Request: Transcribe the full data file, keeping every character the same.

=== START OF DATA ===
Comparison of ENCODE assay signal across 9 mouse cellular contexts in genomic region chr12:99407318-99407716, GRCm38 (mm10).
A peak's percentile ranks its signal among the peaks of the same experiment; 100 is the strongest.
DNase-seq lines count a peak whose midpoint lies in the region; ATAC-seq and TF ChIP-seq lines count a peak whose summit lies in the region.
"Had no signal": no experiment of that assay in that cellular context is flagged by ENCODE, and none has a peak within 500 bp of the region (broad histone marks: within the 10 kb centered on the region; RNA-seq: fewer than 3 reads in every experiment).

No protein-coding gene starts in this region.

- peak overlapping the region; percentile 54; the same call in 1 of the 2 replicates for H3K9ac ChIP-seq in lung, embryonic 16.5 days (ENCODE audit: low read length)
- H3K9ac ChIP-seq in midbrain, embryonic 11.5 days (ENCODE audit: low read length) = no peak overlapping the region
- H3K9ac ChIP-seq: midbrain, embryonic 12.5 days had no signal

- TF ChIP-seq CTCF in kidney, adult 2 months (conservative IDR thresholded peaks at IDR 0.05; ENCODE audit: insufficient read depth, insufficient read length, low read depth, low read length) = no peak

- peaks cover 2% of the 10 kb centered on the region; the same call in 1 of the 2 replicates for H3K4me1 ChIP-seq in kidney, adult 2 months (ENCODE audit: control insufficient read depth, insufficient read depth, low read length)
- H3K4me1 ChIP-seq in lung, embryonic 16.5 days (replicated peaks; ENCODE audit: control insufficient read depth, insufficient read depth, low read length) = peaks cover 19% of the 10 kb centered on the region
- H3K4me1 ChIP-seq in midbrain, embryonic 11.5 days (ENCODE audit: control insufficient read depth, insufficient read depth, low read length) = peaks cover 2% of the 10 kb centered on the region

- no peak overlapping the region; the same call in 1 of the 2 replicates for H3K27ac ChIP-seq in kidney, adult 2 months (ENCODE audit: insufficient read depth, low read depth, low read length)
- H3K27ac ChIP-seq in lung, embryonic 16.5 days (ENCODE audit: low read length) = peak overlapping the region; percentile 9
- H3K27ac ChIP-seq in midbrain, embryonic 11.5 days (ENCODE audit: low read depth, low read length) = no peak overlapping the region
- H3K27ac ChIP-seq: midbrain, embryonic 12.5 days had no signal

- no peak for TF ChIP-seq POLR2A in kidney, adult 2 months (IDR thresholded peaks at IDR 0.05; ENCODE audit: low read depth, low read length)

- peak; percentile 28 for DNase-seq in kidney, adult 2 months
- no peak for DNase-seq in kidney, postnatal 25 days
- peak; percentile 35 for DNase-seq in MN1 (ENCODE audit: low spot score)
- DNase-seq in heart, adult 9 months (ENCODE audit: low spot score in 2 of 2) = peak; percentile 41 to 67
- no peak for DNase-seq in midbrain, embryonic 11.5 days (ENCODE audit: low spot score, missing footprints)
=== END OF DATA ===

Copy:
Comparison of ENCODE assay signal across 9 mouse cellular contexts in genomic region chr12:99407318-99407716, GRCm38 (mm10).
A peak's percentile ranks its signal among the peaks of the same experiment; 100 is the strongest.
DNase-seq lines count a peak whose midpoint lies in the region; ATAC-seq and TF ChIP-seq lines count a peak whose summit lies in the region.
"Had no signal": no experiment of that assay in that cellular context is flagged by ENCODE, and none has a peak within 500 bp of the region (broad histone marks: within the 10 kb centered on the region; RNA-seq: fewer than 3 reads in every experiment).

No protein-coding gene starts in this region.

- peak overlapping the region; percentile 54; the same call in 1 of the 2 replicates for H3K9ac ChIP-seq in lung, embryonic 16.5 days (ENCODE audit: low read length)
- H3K9ac ChIP-seq in midbrain, embryonic 11.5 days (ENCODE audit: low read length) = no peak overlapping the region
- H3K9ac ChIP-seq: midbrain, embryonic 12.5 days had no signal

- TF ChIP-seq CTCF in kidney, adult 2 months (conservative IDR thresholded peaks at IDR 0.05; ENCODE audit: insufficient read depth, insufficient read length, low read depth, low read length) = no peak

- peaks cover 2% of the 10 kb centered on the region; the same call in 1 of the 2 replicates for H3K4me1 ChIP-seq in kidney, adult 2 months (ENCODE audit: control insufficient read depth, insufficient read depth, low read length)
- H3K4me1 ChIP-seq in lung, embryonic 16.5 days (replicated peaks; ENCODE audit: control insufficient read depth, insufficient read depth, low read length) = peaks cover 19% of the 10 kb centered on the region
- H3K4me1 ChIP-seq in midbrain, embryonic 11.5 days (ENCODE audit: control insufficient read depth, insufficient read depth, low read length) = peaks cover 2% of the 10 kb centered on the region

- no peak overlapping the region; the same call in 1 of the 2 replicates for H3K27ac ChIP-seq in kidney, adult 2 months (ENCODE audit: insufficient read depth, low read depth, low read length)
- H3K27ac ChIP-seq in lung, embryonic 16.5 days (ENCODE audit: low read length) = peak overlapping the region; percentile 9
- H3K27ac ChIP-seq in midbrain, embryonic 11.5 days (ENCODE audit: low read depth, low read length) = no peak overlapping the region
- H3K27ac ChIP-seq: midbrain, embryonic 12.5 days had no signal

- no peak for TF ChIP-seq POLR2A in kidney, adult 2 months (IDR thresholded peaks at IDR 0.05; ENCODE audit: low read depth, low read length)

- peak; percentile 28 for DNase-seq in kidney, adult 2 months
- no peak for DNase-seq in kidney, postnatal 25 days
- peak; percentile 35 for DNase-seq in MN1 (ENCODE audit: low spot score)
- DNase-seq in heart, adult 9 months (ENCODE audit: low spot score in 2 of 2) = peak; percentile 41 to 67
- no peak for DNase-seq in midbrain, embryonic 11.5 days (ENCODE audit: low spot score, missing footprints)